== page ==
Diagnostic Imaging, Dec. 1, 2014 Bridget M. Kuehn CHICAGO — New informatics tools are emerging that can help radiologists leverage patient and other medical information to more accurately interpret images, avoid medical errors, and reduce unnecessary imaging, according to speakers at RSNA 2014. Like most physicians, radiologists are facing a growing pressure to increase efficiency and quality. They are being asked to help reduce unnecessary imaging and procedures, improve the accuracy of their image interpretations, and work more effectively with their physician colleagues. A new generation of health informatics tools presented at session called “Leveraging your Data: Informatics Approaches and Solutions to Improve Imaging Care Delivery” aim to help radiologists meet these growing demands by making relevant patient information, guidelines, and medical references available to them in real time. “I expect these tools will evolve rapidly,” said Michael E. Zalis, MD, an associate professor of radiology at Massachusetts General Hospital. Zalis explained that electronic medical records have made an unprecedented amount of patient information available to physicians. But these tools were largely designed to aid with billing, so they often don’t provide information in a way that is useful to clinicians. Relevant information may be lost in the sea of data, or context that is relevant to the patient’s care may be missing. “The patient’s story gets lost,” Zalis said. “We need tools to extract that.” To help physicians get the information they need out of electronic health records, Zalis and his colleagues at MGH developed a system called Queriable Patient Inference Dossier (QPID) that makes the electronic records searchable using ontologies. Physicians can use the system to search by clinical concepts or to automate certain queries. For example, Zalis said a radiologist could use the system to search a patient’s records for medical implants, and the system retrieves information about all relevant devices without having to search for each by name. Arun Krishnaraj, MD, MPH, the director of the division of body imaging at the University of Virginia Health System, tested the QPID system with fellows at his institution and found it reduced interpretation time by 20%. He explained that a normal electronic medical record may only provide the radiologist with a line describing the reason for the order. The QPID system can allow the radiologist to quickly access patient information necessary to rule out possible diagnoses and narrow down the options to the appropriate choice. For example, it allowed his team to diagnose a 39-year-old woman with a hepatic adenoma without needing a biopsy or additional imaging. Read the full article: Diagnostic Imaging, Dec. 1, 2014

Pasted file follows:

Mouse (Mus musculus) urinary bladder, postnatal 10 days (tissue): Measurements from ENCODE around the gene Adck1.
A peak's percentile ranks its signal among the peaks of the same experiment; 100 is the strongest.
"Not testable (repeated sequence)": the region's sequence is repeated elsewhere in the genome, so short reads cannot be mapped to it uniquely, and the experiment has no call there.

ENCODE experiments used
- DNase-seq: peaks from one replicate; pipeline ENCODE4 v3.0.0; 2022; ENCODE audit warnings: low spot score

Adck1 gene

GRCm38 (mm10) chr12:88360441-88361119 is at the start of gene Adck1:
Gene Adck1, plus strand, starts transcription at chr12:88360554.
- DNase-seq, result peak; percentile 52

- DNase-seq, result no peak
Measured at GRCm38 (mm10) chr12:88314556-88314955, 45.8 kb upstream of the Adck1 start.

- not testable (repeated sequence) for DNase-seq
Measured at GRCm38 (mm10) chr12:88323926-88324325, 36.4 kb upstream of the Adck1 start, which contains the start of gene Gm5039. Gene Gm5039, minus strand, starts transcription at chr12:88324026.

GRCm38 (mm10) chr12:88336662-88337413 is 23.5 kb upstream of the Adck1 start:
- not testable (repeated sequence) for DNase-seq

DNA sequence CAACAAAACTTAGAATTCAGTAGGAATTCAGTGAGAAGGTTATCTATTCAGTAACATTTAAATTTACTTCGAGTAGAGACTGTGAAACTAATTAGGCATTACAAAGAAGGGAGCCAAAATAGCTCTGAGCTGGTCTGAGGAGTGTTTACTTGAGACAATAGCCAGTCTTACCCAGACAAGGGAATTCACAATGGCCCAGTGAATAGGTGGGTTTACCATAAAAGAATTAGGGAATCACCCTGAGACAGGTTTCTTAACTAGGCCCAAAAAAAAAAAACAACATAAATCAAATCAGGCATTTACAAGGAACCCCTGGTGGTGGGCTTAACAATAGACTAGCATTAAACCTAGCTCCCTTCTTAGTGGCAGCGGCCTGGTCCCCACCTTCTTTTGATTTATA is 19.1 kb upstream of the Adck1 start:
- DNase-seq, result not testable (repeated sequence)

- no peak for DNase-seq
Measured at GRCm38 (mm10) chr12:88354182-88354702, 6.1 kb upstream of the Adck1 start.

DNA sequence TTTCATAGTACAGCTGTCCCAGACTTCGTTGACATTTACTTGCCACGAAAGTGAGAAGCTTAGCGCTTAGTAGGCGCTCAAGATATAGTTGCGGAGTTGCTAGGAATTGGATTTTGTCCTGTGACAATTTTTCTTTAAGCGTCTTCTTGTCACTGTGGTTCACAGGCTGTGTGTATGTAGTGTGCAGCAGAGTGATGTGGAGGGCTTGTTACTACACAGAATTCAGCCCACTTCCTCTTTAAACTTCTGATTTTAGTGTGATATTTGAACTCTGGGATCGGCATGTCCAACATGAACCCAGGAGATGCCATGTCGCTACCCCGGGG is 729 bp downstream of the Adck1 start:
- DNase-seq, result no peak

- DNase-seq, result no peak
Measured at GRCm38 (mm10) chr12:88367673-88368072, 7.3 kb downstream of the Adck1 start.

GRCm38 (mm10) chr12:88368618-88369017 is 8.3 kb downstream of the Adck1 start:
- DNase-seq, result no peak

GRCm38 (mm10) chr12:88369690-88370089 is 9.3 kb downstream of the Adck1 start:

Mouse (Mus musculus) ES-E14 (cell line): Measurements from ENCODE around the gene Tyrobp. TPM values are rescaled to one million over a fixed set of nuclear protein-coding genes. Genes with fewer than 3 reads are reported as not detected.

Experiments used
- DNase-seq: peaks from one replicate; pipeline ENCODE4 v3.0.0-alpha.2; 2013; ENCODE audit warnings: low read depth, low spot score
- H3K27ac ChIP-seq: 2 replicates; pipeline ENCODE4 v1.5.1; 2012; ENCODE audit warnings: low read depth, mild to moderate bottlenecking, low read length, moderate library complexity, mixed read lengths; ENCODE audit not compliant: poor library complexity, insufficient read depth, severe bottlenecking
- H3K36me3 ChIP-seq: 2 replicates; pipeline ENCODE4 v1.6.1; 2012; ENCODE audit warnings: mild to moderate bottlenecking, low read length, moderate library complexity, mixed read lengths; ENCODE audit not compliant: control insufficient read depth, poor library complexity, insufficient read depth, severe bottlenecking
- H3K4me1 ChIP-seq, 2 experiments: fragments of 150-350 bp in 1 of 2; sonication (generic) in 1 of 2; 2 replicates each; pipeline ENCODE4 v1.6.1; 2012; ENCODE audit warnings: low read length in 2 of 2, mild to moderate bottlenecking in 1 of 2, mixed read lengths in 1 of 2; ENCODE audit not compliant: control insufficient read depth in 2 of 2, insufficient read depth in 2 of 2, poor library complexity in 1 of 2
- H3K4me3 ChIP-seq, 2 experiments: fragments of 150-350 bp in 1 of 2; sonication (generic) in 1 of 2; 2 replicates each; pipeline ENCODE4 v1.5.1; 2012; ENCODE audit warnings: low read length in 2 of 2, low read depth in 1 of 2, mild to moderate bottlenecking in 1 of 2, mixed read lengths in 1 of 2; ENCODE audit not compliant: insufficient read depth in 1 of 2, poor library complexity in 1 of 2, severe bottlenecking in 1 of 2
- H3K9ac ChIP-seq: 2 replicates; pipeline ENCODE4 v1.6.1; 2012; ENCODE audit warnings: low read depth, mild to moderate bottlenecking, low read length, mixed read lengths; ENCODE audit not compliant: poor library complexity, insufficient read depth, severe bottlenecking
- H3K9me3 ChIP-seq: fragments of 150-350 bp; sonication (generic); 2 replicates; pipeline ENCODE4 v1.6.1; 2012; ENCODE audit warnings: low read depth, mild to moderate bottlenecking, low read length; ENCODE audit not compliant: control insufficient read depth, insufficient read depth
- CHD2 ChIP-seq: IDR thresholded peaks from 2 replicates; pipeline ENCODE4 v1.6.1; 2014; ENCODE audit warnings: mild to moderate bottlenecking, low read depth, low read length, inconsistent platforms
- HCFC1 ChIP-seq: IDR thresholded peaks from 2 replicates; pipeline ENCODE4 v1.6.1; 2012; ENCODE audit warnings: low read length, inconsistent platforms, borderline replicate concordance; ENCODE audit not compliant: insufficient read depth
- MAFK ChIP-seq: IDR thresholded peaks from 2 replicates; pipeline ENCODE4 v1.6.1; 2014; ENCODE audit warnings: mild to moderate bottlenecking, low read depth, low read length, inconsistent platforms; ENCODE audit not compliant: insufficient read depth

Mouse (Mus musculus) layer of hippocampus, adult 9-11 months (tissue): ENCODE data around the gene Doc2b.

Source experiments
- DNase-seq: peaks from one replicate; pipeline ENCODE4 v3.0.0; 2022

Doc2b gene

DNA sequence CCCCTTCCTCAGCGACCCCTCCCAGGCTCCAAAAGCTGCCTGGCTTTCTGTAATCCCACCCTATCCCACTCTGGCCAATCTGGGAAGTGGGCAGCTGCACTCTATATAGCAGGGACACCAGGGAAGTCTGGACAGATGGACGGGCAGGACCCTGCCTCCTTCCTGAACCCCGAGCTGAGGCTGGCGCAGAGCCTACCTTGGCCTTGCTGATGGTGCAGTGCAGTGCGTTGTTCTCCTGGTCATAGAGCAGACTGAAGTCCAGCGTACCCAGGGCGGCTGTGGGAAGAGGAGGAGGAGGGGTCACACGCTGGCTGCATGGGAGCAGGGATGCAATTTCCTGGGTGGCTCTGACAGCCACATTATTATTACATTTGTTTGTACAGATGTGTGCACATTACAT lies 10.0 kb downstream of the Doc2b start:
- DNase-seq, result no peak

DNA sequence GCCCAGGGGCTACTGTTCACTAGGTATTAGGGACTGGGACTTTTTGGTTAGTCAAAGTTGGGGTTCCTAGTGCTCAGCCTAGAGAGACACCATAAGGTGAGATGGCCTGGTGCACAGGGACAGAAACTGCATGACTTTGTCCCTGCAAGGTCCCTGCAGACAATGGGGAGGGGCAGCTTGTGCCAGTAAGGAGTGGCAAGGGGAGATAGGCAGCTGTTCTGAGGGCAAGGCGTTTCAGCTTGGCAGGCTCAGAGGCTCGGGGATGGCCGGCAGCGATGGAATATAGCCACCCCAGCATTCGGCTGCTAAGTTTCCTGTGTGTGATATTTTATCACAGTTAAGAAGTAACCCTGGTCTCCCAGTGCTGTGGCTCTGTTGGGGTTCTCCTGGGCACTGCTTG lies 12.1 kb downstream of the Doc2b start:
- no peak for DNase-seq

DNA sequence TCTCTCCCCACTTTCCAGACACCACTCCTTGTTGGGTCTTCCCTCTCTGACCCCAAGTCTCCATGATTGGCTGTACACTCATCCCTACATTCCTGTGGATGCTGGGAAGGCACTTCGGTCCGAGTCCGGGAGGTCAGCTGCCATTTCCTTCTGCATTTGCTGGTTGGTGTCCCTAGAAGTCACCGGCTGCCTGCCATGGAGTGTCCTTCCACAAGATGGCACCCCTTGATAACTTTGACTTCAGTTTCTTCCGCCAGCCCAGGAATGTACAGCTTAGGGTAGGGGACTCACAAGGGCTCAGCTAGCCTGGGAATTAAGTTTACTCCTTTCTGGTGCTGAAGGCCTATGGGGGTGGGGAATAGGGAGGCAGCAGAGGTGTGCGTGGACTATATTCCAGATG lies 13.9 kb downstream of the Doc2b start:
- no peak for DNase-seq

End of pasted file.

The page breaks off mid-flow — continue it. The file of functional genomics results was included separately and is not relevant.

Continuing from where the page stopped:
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MedCity News: QPID Health and Silver Hill partner in psych care

MedCity News, Dec. 2, 2014 Dan Verel Digital health startup QPID Health recently announced that its EHR augmentation software was adopted by Silver Hill Hospital, a psychiatric hospital in Connecticut that hopes to glean better insights on behavioral health patterns of an often-challenging patient population. QPID, a Boston-based startup founded in 2012, said its software will help the 129-bed hospital capture and display an “at-a-glance view of clinically relevant information.” The hospital, meanwhile, said the software will help it maximize EHR data and spot patterns for improved treatment on the psychiatric side, which has been a growing focus as the health system as a whole looks to curb hospitalizations. The collaboration will also include a behavioral health portal with the use of QPID’s Cohort App, which identifies and collects information across various groups of patients. The QPID platform will mine data to track compliance and quality metrics related to what’s known as hospital based inpatient psychiatric services, a program instituted to specifically geared toward the safety of psych patients. Read the full article: MedCity News, Dec. 2, 2014